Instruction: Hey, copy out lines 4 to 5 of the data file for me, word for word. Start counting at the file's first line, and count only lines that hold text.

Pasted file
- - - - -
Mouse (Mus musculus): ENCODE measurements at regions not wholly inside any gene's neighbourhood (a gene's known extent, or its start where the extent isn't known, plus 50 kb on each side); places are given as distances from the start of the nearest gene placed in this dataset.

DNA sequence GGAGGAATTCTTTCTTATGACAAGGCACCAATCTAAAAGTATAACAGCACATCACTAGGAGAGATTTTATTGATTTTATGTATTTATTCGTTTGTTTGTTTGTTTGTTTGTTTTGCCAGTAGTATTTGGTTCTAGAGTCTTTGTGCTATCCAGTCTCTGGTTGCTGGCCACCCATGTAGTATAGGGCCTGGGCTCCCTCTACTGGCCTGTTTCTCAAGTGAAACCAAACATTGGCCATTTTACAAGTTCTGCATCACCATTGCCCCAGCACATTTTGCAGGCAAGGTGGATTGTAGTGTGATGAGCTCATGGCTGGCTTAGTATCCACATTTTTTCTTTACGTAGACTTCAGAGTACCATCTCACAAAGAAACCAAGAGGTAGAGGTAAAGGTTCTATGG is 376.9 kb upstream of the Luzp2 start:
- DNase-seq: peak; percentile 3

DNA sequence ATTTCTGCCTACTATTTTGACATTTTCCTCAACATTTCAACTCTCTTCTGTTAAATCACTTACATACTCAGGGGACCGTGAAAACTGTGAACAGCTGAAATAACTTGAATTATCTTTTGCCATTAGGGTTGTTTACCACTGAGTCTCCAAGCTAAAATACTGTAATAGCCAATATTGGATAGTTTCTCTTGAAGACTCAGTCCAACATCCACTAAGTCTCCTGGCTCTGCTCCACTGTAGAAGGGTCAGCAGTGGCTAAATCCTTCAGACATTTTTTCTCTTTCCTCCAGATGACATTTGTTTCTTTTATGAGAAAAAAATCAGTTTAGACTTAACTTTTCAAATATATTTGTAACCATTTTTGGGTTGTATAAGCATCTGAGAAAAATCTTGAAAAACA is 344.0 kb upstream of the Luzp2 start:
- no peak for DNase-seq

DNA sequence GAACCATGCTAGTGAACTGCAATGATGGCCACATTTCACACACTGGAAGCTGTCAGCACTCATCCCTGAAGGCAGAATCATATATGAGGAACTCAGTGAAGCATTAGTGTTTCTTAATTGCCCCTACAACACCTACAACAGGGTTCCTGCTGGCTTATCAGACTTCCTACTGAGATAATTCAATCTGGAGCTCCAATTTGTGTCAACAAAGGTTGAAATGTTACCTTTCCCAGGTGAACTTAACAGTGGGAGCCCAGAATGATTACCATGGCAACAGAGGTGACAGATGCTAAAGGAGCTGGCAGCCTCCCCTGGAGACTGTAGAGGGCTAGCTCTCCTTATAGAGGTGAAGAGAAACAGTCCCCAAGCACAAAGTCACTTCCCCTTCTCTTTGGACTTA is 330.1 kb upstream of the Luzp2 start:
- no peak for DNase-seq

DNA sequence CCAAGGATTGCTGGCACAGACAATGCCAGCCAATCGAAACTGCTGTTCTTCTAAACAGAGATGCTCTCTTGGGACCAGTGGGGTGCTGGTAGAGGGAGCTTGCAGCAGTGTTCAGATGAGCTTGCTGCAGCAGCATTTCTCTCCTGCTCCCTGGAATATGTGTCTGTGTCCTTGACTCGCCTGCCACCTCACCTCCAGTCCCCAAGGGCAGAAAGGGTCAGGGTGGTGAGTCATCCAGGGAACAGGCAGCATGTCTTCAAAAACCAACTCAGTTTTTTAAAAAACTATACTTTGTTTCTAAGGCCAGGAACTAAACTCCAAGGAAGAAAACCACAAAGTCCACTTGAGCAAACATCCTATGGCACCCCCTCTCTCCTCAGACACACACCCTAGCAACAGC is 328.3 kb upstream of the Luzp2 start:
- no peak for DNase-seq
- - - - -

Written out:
DNA sequence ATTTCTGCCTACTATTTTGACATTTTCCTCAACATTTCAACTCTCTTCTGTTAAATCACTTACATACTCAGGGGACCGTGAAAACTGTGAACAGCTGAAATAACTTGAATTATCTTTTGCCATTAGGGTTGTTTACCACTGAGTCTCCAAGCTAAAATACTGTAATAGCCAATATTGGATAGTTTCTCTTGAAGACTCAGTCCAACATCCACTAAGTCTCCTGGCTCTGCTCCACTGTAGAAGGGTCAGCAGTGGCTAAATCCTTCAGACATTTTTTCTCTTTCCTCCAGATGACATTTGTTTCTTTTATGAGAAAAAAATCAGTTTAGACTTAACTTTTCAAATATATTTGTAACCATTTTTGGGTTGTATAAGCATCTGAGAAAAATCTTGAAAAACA is 344.0 kb upstream of the Luzp2 start:
- no peak for DNase-seq